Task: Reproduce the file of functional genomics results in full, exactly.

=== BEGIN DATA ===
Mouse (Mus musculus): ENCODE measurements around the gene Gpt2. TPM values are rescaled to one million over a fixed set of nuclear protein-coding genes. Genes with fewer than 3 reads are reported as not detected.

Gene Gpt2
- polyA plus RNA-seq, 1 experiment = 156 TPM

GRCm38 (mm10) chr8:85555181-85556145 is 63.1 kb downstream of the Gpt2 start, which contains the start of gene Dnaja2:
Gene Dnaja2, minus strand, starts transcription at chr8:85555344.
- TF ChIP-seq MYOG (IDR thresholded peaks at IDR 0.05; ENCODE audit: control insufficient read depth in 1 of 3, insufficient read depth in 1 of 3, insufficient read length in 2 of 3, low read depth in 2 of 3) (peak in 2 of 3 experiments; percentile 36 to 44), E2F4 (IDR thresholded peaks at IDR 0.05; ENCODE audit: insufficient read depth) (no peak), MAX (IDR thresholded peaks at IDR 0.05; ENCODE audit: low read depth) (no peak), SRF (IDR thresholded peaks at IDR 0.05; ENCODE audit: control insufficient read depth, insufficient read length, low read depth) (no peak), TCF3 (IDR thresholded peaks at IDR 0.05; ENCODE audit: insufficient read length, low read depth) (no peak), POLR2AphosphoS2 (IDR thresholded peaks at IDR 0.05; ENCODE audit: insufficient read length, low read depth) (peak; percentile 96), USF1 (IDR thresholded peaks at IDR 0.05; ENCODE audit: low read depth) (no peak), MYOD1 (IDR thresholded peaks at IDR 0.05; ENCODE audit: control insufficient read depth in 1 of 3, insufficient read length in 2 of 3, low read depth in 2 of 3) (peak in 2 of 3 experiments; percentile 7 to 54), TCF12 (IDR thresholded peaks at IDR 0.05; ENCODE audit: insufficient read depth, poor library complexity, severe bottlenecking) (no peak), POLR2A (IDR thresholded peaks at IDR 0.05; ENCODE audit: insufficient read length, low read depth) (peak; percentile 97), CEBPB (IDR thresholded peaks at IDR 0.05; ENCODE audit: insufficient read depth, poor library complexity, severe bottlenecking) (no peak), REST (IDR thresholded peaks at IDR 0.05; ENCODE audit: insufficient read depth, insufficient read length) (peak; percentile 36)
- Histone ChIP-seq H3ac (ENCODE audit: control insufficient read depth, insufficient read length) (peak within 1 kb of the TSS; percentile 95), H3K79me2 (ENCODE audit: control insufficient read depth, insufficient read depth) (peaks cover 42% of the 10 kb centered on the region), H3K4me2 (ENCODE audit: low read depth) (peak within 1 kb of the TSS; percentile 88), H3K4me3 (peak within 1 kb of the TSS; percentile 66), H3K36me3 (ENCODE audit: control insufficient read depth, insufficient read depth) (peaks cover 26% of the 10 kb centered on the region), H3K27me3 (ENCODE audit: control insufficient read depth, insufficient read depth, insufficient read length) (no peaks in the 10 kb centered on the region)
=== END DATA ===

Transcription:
Mouse (Mus musculus): ENCODE measurements around the gene Gpt2. TPM values are rescaled to one million over a fixed set of nuclear protein-coding genes. Genes with fewer than 3 reads are reported as not detected.

Gene Gpt2
- polyA plus RNA-seq, 1 experiment = 156 TPM

GRCm38 (mm10) chr8:85555181-85556145 is 63.1 kb downstream of the Gpt2 start, which contains the start of gene Dnaja2:
Gene Dnaja2, minus strand, starts transcription at chr8:85555344.
- TF ChIP-seq MYOG (IDR thresholded peaks at IDR 0.05; ENCODE audit: control insufficient read depth in 1 of 3, insufficient read depth in 1 of 3, insufficient read length in 2 of 3, low read depth in 2 of 3) (peak in 2 of 3 experiments; percentile 36 to 44), E2F4 (IDR thresholded peaks at IDR 0.05; ENCODE audit: insufficient read depth) (no peak), MAX (IDR thresholded peaks at IDR 0.05; ENCODE audit: low read depth) (no peak), SRF (IDR thresholded peaks at IDR 0.05; ENCODE audit: control insufficient read depth, insufficient read length, low read depth) (no peak), TCF3 (IDR thresholded peaks at IDR 0.05; ENCODE audit: insufficient read length, low read depth) (no peak), POLR2AphosphoS2 (IDR thresholded peaks at IDR 0.05; ENCODE audit: insufficient read length, low read depth) (peak; percentile 96), USF1 (IDR thresholded peaks at IDR 0.05; ENCODE audit: low read depth) (no peak), MYOD1 (IDR thresholded peaks at IDR 0.05; ENCODE audit: control insufficient read depth in 1 of 3, insufficient read length in 2 of 3, low read depth in 2 of 3) (peak in 2 of 3 experiments; percentile 7 to 54), TCF12 (IDR thresholded peaks at IDR 0.05; ENCODE audit: insufficient read depth, poor library complexity, severe bottlenecking) (no peak), POLR2A (IDR thresholded peaks at IDR 0.05; ENCODE audit: insufficient read length, low read depth) (peak; percentile 97), CEBPB (IDR thresholded peaks at IDR 0.05; ENCODE audit: insufficient read depth, poor library complexity, severe bottlenecking) (no peak), REST (IDR thresholded peaks at IDR 0.05; ENCODE audit: insufficient read depth, insufficient read length) (peak; percentile 36)
- Histone ChIP-seq H3ac (ENCODE audit: control insufficient read depth, insufficient read length) (peak within 1 kb of the TSS; percentile 95), H3K79me2 (ENCODE audit: control insufficient read depth, insufficient read depth) (peaks cover 42% of the 10 kb centered on the region), H3K4me2 (ENCODE audit: low read depth) (peak within 1 kb of the TSS; percentile 88), H3K4me3 (peak within 1 kb of the TSS; percentile 66), H3K36me3 (ENCODE audit: control insufficient read depth, insufficient read depth) (peaks cover 26% of the 10 kb centered on the region), H3K27me3 (ENCODE audit: control insufficient read depth, insufficient read depth, insufficient read length) (no peaks in the 10 kb centered on the region)